I am now a licensed Doctor of Physical Therapy!

It was a long time coming but I have arrived. I am licensed in my state to practice as a registered physical therapist. I passed my board exam in July 2016 and finally feel free. I studied for 9 weeks straight and never stopped. Waking up every morning to go to the library for 4 hours was redundant but, I needed to make sure that the information would stick. I didn’t have a life but it was well worth it. I can evaluate and treat my own patients safely and effectively. Right now, I work in four different settings: inpatient rehab, outpatient, skilled nursing and acute hospital. The reason for this is because I want to get a ton of experience early on. It may not be good because I do need time to myself but, the money is awesome. Plus, I am learning so much. I know where to refer my patients after discharge and I can justify my reason for my decision. Although I have a ton of loans to pay back, I do not regret my career choice. It is so rewarding to assist people in functioning independently. Physical therapy is a great career choice and the learning experience is never ending. If you do decide to choose this career, you will not be disappointed. It’s a great idea to volunteer at a facility, research the field of PT or just ask someone about it. In the near future I plan to become certified in neuro and treat patients with CVAs, TBIs, SCIs and other neurological impairments.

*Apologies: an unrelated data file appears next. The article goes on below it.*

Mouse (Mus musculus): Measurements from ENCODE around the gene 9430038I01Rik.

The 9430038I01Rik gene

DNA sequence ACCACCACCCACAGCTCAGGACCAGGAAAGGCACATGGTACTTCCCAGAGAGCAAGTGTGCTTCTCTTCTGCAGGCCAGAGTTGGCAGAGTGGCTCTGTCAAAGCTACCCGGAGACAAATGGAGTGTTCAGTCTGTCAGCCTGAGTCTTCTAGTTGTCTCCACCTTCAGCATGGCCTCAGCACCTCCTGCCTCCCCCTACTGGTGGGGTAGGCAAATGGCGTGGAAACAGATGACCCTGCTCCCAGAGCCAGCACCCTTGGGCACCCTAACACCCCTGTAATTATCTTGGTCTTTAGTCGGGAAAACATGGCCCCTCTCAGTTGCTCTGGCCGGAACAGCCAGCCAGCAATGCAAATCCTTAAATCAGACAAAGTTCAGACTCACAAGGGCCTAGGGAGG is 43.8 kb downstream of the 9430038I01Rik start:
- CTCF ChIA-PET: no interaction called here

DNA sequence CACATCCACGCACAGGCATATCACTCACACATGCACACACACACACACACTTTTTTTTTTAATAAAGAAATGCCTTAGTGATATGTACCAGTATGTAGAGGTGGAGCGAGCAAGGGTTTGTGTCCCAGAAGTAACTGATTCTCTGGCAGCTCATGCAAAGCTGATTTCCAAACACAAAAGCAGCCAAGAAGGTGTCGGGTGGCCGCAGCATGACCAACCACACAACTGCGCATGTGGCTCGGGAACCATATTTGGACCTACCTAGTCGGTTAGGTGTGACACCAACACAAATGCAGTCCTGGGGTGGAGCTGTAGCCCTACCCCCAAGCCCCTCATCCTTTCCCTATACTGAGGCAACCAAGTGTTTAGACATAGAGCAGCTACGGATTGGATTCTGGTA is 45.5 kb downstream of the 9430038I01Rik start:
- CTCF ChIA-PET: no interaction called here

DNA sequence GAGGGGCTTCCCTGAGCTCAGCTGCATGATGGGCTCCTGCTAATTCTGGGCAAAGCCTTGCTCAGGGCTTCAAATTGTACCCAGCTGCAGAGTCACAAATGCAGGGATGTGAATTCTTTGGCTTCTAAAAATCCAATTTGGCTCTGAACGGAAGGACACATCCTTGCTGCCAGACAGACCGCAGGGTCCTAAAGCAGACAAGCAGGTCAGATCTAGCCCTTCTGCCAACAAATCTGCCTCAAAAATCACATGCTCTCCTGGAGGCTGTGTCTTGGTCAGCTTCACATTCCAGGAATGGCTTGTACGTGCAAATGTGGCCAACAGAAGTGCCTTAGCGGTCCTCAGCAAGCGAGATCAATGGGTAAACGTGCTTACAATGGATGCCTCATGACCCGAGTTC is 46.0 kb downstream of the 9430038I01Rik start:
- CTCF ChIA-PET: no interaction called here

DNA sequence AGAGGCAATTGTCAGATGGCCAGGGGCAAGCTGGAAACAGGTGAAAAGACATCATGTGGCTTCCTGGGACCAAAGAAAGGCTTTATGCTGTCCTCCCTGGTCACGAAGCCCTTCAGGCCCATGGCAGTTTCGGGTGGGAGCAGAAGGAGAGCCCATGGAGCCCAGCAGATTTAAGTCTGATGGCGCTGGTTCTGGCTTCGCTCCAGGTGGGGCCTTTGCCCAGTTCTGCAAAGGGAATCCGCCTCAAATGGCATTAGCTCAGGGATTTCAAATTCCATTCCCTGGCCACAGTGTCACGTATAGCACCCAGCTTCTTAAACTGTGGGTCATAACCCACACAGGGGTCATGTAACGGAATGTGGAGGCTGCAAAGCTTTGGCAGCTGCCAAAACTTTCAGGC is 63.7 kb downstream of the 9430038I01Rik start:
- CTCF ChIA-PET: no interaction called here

I am now a licensed Doctor of Physical Therapy!

Free at Last…Sort of!


Last week, I finished my last academic semester of physical therapy school ever! Although grades do not really matter to me, I managed to pull a 3.6 GPA. This semester was tough. I wanted it to speed up so that I could be with my family BUT, I needed more time to study and complete projects. Either way, I completed my work and turned it in on time. The bitching and complaining actually paid off! Although I am going to miss a majority of my professors and classmates, I am so excited to be 78.8% done. Now, I can relax and focus on starting the next chapter.

Just to recap way back when, my first clinical was at an outpatient facility where I saw patients with neck, low back, hip and knee conditions. I learned a ton but, I was not enthralled with ortho whatsoever. It was almost like a factory. Everyday, I would see three patients in one hour- first patient gets heat for 12 minutes, second patient gets massage, and the third does exercises with the tech. I did not like this method at all. Although it did not seem like true quality care, the patients were getting better based on their specific treatment plans so I could not complain.

My second clinical rotation was in an acute care setting. It was a large teaching hospital with a beautiful campus and super friendly employees. I got to evaluate and treat post-op, medical intensive care, neonatal intensive care, stroke, lymphedema and wound care patients. I also had the opportunity to communicate with PTAs, OTs, SLPs, nurses and most importantly, the doctors. I made sure that I paid attention to vitals and was cautious of every cord visible to the naked eye (i.e. I.V. poles, foley catheter bags, Jackson Pratt drains, monitors). In my opinion, it is beneficial to obtain experience in each setting (acute, sub-acute, outpatient) so that you have an idea of the patient’s skills in relation to their plan of care.